The last chairman's message discussed the necessity to continue outreach to the general public and policymakers regarding the importance of investing in infrastructure. The board and membership chose to make investing in this endeavor a priority and that process has already begun. We started by updating every candidate for governor and every member of the legislature on our position regarding the HURF raids, the rail yard at Piccacho Peak, the copper mines being proposed, and many other issues of importance to our industry and the market. All contractors received a hard copy of this policy document.
At our last board meeting we challenged ourselves to stay disciplined about picking messages that helped both the long-term and short-term strategy for infrastructure investment. How do we manage our resources to support short-term transportation revenue opportunities while ensuring we have an effective long-term strategy that truly addresses the state's shortfall? Staff and the board are working on a well-thought-out road map that will make it more clear how to proceed.
In the meantime, there are some encouraging signs that our message is working in some cases, but not in others. In a previous e-bulletin it was reported that Speaker Tobin's HB2692 unanimously passed out of the house transportation committee. HB2692 requires the highway patrol portion of the DPS budget to be taken from the general fund instead of the HURF. This bill will stop the transfer of HURF funds for two years, which is a total of approximately $240 million. Unfortunately we are beginning to hear that some in the legislature do not support the bill. In the house appropriations committee, the bill passed but did not receive a unanimous vote like it did in the transportation committee. Representatives Boyer, Ugenti and Olson all voted against the bill on the basis that it should be part of the overall budget discussion. Representative Olson called the bill an "...increase in spending..." and is "...added spending...". Really? Nonetheless, the bill got out of committee 7-3. Representatives Alston, Forese, Gray, Kwasman, Mach, Sherwood and Kavanaugh supported the bill. We are also hearing that support for the entire appropriation is losing support in the senate. Furthermore, the transfers continue in the governor's budget proposal.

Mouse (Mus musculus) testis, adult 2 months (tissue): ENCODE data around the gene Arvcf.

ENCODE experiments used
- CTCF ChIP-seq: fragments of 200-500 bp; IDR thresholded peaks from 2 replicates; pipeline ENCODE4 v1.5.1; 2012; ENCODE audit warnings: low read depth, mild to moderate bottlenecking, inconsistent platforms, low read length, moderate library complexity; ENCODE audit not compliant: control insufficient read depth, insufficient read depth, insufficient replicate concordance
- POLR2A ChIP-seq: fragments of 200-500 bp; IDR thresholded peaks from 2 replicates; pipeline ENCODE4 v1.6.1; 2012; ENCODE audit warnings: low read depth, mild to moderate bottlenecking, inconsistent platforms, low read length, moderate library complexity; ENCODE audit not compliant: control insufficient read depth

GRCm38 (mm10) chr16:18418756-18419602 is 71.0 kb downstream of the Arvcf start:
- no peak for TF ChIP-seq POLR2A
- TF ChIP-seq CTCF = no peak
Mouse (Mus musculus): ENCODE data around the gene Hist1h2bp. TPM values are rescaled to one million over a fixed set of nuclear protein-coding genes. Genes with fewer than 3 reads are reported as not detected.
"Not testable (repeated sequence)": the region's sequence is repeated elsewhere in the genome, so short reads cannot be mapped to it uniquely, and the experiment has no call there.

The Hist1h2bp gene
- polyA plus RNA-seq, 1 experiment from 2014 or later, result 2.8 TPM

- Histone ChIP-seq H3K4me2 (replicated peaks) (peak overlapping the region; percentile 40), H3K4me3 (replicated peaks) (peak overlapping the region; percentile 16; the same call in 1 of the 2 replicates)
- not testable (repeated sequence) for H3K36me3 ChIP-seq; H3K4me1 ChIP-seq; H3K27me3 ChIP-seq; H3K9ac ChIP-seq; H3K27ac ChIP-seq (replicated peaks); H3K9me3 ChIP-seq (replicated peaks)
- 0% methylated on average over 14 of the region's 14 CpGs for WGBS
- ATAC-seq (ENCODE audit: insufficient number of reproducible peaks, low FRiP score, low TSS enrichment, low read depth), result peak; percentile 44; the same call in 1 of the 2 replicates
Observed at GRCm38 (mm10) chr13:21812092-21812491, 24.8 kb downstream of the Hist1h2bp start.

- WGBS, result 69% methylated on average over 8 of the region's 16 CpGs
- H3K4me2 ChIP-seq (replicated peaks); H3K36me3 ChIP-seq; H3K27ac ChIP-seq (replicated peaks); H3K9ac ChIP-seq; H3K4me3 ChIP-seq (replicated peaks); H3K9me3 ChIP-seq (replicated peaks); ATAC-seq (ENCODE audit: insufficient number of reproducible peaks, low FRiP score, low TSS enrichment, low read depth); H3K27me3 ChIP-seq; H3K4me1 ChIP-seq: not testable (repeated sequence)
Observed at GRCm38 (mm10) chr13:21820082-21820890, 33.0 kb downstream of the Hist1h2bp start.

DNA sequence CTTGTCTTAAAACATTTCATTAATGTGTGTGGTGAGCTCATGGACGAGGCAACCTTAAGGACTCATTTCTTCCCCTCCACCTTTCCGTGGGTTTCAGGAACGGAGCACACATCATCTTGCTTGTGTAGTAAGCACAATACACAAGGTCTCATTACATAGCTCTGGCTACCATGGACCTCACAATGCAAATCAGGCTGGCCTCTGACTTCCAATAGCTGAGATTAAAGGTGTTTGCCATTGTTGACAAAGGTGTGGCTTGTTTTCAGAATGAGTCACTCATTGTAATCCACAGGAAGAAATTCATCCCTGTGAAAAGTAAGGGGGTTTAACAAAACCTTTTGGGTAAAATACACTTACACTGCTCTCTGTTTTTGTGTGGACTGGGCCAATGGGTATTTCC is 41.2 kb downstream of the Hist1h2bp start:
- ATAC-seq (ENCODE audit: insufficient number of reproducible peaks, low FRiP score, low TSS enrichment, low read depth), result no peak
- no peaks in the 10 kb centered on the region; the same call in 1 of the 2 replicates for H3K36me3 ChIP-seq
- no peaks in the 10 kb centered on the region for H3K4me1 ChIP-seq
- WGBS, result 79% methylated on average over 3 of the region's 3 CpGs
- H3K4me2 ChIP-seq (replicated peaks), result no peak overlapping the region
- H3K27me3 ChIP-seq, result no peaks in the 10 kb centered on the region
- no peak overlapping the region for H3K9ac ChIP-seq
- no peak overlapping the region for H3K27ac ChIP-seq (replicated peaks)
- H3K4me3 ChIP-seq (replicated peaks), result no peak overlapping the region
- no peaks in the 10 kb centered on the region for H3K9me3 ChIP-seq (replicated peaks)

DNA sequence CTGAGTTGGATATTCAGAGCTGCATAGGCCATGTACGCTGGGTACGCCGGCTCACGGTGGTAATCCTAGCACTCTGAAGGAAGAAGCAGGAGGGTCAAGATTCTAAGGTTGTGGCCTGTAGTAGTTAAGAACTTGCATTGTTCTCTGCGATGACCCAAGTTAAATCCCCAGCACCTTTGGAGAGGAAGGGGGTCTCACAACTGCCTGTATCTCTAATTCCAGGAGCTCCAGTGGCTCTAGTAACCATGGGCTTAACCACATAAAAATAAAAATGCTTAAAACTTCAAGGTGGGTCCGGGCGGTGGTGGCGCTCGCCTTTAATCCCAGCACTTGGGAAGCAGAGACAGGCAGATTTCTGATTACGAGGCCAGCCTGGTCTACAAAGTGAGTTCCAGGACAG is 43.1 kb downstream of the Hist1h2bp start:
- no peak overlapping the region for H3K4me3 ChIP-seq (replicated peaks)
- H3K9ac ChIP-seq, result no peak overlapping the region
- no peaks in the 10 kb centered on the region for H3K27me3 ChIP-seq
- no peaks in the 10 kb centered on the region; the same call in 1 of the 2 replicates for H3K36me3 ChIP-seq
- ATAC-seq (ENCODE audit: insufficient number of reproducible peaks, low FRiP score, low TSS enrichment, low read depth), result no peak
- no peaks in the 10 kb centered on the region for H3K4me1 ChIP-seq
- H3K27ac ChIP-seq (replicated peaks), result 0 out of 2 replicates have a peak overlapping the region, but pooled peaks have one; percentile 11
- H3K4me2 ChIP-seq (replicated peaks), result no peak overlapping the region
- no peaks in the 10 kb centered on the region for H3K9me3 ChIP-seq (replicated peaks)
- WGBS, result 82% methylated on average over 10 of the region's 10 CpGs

HB2692 is a bill that needs to be a target of our outreach efforts. Legislators that support and oppose this bill should hear from the entire transportation community, taxpayers and travelling public. With the revenue from your assessment, we intend to make the point that many in the community -- including mayors, councilmembers, and boards of supervisors -- are weary of the continual raids on the HURF.
As we proceed to protect your interests, it is important to note that these short-term encounters to maintain investment in infrastructure only scratch the surface of statewide need. Arizona and its communities still have a horrific funding shortfall that must be addressed at some time. For now we must be vigilant at protecting the transportation community's interests in the short-term so we can catapult our efforts to a more long-term solution.
Thank you very much for your continued support of the industry. Listen for our message to policymakers coming in the very near future.
Doug DeClusin, Chairman
Arizona Chapter Associated General Contractors
P.S. Save the Date for the chapter's 80th Anniversary Celebration and Awards Banquet with a special tribute to Life Directors. The event will be the evening of April 11, 2014 at the Arizona Biltmore. More details are forthcoming.